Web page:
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f2: County characteristics: distributions and associations with heat preparedness in 2011 (n = 185). (A) Distributions of county population, July climate (average of daily July maximum temperature values, 2001–2010), percent poverty, and percent of population ≥ 65 years. (B) Percent of counties with heat plans in 2011 in each quantile bin for county characteristics. All counties were divided into five bins based on the county characteristics, with breaks between bins at the 20th, 40th, 60th, and 80th percentiles of the characteristic; black vertical lines show divisions between bins as well as minimum and maximum values; points are positioned on the x-axis at the median characteristic value for the counties within the bin.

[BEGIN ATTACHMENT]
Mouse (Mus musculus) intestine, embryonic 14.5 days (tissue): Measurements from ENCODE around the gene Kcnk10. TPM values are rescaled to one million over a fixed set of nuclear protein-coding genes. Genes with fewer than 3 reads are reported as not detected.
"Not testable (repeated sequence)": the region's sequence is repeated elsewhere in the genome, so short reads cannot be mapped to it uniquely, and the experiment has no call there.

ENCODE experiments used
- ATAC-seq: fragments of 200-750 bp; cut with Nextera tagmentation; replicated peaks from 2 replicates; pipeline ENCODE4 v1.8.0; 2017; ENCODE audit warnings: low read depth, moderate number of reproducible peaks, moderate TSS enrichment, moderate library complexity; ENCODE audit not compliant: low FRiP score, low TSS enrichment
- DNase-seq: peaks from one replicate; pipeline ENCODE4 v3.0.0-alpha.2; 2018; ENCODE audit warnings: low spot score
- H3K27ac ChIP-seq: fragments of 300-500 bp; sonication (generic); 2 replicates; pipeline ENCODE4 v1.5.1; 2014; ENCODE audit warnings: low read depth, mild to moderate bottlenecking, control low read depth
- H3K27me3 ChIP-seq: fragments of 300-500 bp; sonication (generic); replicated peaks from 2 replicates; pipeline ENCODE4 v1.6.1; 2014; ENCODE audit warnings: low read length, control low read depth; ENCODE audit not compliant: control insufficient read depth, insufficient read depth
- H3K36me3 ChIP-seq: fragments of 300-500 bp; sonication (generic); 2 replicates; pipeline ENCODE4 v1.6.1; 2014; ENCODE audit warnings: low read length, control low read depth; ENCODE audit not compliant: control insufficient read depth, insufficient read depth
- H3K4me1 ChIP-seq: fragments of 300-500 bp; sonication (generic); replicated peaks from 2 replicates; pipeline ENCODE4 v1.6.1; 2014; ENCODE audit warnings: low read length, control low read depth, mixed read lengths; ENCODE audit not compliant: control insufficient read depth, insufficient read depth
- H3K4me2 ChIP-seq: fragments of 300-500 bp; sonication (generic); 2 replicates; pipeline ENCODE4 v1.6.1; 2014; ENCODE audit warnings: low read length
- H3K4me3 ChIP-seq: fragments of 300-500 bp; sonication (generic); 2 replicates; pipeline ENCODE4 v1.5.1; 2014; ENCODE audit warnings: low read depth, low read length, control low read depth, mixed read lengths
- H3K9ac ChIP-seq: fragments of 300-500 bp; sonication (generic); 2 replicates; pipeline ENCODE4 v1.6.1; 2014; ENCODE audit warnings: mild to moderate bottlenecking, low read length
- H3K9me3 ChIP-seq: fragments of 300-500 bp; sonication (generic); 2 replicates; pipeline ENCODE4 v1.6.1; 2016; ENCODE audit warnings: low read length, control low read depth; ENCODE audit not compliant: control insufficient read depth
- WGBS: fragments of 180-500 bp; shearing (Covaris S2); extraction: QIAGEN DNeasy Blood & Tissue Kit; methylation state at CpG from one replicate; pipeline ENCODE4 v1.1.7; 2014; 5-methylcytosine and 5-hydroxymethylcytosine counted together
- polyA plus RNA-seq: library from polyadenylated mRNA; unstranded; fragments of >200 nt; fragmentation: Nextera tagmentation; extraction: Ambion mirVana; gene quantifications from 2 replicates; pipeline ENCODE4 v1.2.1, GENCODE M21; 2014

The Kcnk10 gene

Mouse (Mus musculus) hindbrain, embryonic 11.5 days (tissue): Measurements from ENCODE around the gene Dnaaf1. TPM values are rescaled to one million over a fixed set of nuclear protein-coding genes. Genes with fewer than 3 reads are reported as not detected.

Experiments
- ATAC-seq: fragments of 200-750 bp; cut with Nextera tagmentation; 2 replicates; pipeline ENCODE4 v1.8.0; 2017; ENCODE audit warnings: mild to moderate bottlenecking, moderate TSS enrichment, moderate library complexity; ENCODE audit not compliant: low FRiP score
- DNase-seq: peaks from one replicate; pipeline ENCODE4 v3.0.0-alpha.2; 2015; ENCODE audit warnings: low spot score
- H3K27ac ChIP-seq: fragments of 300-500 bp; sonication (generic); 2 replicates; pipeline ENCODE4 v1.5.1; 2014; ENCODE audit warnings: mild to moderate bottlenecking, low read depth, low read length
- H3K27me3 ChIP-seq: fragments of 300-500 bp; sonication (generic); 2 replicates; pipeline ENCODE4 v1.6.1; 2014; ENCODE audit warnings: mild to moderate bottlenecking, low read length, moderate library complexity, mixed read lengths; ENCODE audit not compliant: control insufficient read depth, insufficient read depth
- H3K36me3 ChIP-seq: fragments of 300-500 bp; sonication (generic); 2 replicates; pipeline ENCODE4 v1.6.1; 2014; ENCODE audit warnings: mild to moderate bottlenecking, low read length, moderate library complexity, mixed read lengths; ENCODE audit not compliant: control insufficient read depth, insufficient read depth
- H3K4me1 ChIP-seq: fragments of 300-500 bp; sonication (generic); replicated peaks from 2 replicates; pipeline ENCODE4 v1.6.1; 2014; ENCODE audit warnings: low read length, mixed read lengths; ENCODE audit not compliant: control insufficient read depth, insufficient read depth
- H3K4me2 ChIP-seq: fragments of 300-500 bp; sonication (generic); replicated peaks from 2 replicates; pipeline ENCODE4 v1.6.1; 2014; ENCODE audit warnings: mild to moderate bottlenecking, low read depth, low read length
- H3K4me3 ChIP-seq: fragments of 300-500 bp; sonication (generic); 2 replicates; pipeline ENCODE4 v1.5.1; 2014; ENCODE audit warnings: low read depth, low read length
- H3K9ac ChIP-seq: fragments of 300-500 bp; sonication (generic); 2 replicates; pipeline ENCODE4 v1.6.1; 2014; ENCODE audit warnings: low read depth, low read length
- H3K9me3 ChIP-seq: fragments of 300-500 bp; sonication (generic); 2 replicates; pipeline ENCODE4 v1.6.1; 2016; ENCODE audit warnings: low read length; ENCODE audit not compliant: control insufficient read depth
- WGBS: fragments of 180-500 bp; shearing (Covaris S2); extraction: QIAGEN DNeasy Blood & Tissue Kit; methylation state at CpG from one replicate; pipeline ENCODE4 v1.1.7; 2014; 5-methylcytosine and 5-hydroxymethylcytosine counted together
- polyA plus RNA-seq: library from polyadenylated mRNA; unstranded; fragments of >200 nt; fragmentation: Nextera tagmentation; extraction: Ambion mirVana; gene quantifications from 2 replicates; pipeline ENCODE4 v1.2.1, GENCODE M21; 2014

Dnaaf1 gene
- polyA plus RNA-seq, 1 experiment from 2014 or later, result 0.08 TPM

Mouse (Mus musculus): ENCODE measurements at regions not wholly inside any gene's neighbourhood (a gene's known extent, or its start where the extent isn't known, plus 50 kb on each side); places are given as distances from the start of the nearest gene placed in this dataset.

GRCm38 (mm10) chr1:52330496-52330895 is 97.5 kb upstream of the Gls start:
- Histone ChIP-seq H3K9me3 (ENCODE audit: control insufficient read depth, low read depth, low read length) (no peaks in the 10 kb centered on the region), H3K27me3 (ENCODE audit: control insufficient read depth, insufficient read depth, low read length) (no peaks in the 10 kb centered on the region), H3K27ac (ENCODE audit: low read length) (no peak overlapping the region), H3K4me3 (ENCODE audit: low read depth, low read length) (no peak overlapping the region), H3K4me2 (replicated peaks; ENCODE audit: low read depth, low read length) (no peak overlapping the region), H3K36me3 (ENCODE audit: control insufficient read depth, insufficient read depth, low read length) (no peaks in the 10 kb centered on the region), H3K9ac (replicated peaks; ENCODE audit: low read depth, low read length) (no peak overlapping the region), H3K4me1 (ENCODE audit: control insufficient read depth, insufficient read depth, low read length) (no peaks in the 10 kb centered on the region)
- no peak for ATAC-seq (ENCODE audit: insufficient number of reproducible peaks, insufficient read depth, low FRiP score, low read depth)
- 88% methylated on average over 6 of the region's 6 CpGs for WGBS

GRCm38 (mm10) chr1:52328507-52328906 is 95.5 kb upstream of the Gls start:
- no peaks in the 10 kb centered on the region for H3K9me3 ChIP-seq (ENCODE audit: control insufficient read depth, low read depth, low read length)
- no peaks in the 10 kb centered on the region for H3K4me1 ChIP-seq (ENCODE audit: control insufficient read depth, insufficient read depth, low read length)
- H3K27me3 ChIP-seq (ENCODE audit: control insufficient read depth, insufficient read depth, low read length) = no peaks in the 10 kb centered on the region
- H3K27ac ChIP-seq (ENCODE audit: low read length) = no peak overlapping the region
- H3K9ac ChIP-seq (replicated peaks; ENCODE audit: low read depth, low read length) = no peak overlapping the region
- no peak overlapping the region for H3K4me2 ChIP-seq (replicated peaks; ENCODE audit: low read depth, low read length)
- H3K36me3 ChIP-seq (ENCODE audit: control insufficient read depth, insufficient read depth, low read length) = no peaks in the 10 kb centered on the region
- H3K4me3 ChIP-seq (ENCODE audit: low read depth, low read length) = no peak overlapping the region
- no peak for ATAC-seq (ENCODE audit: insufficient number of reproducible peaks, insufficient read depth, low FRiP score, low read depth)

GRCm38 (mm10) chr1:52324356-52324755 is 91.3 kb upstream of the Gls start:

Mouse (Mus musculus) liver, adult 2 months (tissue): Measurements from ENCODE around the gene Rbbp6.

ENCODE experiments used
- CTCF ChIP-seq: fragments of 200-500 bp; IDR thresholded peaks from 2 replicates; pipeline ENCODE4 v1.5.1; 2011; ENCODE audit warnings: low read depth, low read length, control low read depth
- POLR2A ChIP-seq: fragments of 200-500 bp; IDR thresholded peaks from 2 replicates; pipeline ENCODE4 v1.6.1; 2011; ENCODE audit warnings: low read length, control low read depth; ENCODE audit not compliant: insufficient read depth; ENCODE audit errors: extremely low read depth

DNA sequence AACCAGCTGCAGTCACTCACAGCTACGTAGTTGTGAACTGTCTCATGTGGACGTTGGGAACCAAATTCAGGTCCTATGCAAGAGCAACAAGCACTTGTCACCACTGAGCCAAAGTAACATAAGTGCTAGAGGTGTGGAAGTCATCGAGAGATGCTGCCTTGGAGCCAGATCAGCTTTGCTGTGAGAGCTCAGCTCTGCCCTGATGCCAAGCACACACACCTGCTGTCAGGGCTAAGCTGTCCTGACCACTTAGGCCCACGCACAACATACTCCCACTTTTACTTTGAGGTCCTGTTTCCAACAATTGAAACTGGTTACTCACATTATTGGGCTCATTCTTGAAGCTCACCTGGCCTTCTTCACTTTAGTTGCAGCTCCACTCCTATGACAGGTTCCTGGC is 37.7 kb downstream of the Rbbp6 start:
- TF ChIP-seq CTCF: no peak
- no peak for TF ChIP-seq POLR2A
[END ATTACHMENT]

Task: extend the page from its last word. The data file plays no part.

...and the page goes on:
Mentions: Heat plans were more likely in more populous counties (Table 2, Figure 2). Based on a logistic regression of heat plan status on county population (n = 185), 34% of counties with populations of 22,000 (25th percentile across all county populations) were expected to have heat plans, versus 48% of counties with populations of 161,000 (75th percentile across all county populations) (Table 2). The OR for having a heat plan for an IQR increase in county population was 1.83 (95% CI: 1.23, 2.72) (Table 2). However, analysis of OR and temperature quantiles suggests the relationship between heat plan status and average July temperature may be nonlinear and not statistically significant, as counties with hottest July temperatures did not have the highest prevalence of heat plans (Table 2, Figure 2). Heat plan status was inversely associated with the percentage of the population ≥ 65 years of age (OR for an IQR increase in percent of population ≥ 65 years of age: 0.76; 95% CI: 0.52, 1.12) and with county poverty rates (OR for an IQR increase in poverty status: 0.79; 95% CI: 0.55, 1.14), although again neither estimate was statistically significant (Table 2).